An early human study suggests immunotherapy for glioblastoma may require targeting the immune suppressive effects of MDSCs along with immune activation tactics to overcome tumor-induced immunosuppression.
Researchers seek to reduce tumor growth by inhibiting activity of immunosuppressive cells called myeloid-derived suppressor cells. The goal: new therapies that overcome glioblastoma’s therapeutic resistance.
Emerging sex differences in multiple aspects of this lethal brain cancer likely help explain the disease’s more favorable incidence and prognosis in females. And they may point to new targeted therapies.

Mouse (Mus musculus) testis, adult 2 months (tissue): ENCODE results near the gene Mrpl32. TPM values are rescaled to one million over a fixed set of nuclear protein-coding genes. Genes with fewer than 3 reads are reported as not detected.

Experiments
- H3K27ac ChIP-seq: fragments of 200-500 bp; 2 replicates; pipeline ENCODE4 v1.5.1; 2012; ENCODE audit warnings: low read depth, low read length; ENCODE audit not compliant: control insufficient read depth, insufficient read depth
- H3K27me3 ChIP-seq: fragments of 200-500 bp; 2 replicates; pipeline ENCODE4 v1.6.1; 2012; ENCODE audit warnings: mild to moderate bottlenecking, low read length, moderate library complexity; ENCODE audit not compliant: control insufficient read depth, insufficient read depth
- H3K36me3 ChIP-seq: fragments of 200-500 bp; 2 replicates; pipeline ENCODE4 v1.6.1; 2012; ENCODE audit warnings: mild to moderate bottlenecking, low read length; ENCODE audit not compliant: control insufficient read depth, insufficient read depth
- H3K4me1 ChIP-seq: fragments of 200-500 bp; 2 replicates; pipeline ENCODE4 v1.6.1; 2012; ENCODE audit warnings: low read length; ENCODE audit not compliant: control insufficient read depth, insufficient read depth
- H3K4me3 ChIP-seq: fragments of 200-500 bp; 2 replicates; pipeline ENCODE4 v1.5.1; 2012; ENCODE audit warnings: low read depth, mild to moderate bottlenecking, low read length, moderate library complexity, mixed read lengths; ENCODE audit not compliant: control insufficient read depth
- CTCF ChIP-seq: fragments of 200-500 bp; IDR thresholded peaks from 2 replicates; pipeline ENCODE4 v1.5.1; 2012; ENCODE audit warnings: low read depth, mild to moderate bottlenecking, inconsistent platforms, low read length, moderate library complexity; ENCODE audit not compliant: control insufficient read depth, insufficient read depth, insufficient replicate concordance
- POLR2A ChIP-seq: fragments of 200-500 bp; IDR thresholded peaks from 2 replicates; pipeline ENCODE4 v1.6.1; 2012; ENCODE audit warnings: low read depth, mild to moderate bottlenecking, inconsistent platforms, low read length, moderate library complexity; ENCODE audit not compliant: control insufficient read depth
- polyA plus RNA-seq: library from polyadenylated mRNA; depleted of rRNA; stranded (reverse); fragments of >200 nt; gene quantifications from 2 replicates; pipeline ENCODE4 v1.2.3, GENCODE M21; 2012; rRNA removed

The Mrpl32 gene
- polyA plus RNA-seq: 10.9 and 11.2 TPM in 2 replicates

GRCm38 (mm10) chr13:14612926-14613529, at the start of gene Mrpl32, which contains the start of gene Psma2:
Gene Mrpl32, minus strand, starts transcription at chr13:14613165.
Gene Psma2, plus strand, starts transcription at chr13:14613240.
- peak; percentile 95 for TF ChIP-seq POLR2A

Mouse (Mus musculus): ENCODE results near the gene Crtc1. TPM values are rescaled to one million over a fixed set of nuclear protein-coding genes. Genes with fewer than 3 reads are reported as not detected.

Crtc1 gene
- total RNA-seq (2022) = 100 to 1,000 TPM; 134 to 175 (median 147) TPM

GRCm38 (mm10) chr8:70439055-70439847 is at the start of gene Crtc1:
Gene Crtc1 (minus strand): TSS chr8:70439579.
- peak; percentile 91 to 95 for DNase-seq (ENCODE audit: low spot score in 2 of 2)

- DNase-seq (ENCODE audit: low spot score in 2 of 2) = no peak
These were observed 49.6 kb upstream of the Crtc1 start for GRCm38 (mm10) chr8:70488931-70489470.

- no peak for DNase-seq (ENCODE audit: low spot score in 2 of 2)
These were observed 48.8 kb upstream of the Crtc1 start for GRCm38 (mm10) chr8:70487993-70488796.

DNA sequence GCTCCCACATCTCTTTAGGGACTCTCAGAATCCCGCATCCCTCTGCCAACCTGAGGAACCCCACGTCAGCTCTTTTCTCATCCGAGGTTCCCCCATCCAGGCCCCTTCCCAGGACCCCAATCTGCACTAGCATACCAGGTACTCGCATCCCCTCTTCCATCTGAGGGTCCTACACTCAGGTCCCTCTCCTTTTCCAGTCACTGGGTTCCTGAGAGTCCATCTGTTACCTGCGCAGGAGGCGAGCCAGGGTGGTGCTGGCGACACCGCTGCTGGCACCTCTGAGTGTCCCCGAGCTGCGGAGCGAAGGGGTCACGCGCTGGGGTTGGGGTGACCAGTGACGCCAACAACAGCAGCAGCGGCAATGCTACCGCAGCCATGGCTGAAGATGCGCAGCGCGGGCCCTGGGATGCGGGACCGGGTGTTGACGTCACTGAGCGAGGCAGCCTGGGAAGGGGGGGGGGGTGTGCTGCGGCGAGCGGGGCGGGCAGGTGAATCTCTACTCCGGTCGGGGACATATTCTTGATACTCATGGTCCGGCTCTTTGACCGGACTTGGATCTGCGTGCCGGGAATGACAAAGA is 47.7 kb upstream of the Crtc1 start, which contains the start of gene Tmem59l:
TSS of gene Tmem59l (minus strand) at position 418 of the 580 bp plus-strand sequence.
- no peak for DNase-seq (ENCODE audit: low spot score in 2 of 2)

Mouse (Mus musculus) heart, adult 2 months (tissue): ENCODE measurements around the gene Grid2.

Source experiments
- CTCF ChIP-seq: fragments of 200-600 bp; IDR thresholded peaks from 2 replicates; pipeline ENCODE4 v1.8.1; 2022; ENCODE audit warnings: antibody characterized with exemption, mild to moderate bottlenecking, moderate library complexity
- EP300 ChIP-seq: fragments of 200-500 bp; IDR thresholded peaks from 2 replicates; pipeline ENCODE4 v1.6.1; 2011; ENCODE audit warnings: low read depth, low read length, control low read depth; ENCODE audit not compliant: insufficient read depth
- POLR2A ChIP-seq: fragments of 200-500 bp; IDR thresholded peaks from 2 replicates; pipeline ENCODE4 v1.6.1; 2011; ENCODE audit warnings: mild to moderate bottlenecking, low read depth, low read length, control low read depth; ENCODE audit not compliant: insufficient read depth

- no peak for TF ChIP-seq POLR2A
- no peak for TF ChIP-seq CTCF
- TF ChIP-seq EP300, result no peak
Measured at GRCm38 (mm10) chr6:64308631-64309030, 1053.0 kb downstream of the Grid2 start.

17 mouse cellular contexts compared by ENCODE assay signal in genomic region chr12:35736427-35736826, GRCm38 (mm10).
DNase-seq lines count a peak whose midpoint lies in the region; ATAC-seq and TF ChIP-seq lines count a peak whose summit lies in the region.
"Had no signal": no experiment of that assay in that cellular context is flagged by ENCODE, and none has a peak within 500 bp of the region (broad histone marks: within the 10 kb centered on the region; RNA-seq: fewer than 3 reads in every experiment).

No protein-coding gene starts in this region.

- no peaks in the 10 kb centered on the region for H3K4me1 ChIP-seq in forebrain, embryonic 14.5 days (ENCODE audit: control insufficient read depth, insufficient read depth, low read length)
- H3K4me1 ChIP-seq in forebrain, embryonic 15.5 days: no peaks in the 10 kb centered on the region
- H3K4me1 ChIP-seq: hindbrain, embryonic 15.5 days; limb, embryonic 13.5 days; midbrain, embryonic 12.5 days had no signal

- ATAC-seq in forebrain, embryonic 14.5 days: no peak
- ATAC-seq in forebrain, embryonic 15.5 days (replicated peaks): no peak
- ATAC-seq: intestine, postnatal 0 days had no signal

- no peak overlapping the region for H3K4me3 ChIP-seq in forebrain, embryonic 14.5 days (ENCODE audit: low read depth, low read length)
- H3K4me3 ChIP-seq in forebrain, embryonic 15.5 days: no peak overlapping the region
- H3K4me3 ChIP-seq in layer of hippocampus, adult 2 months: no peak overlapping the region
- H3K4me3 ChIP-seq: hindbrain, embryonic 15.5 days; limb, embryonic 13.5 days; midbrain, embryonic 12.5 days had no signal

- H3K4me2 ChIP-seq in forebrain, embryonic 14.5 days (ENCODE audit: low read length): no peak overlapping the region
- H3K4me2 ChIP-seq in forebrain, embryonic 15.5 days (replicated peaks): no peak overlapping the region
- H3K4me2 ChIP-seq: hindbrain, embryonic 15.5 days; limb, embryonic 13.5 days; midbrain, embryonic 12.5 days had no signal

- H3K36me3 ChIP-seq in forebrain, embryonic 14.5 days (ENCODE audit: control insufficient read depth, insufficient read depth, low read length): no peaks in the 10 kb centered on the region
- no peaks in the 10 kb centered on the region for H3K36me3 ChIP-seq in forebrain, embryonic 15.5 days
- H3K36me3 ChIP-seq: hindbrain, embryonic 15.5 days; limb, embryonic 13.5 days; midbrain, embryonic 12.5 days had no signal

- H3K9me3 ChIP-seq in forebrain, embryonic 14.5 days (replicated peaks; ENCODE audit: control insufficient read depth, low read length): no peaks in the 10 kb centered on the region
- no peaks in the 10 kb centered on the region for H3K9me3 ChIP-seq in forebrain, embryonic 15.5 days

A leading clinician-researcher profiles clinical trials of mechanistically diverse treatment strategies to combat glioblastoma. All four stem from Cleveland Clinic’s robust translational collaborations in this space.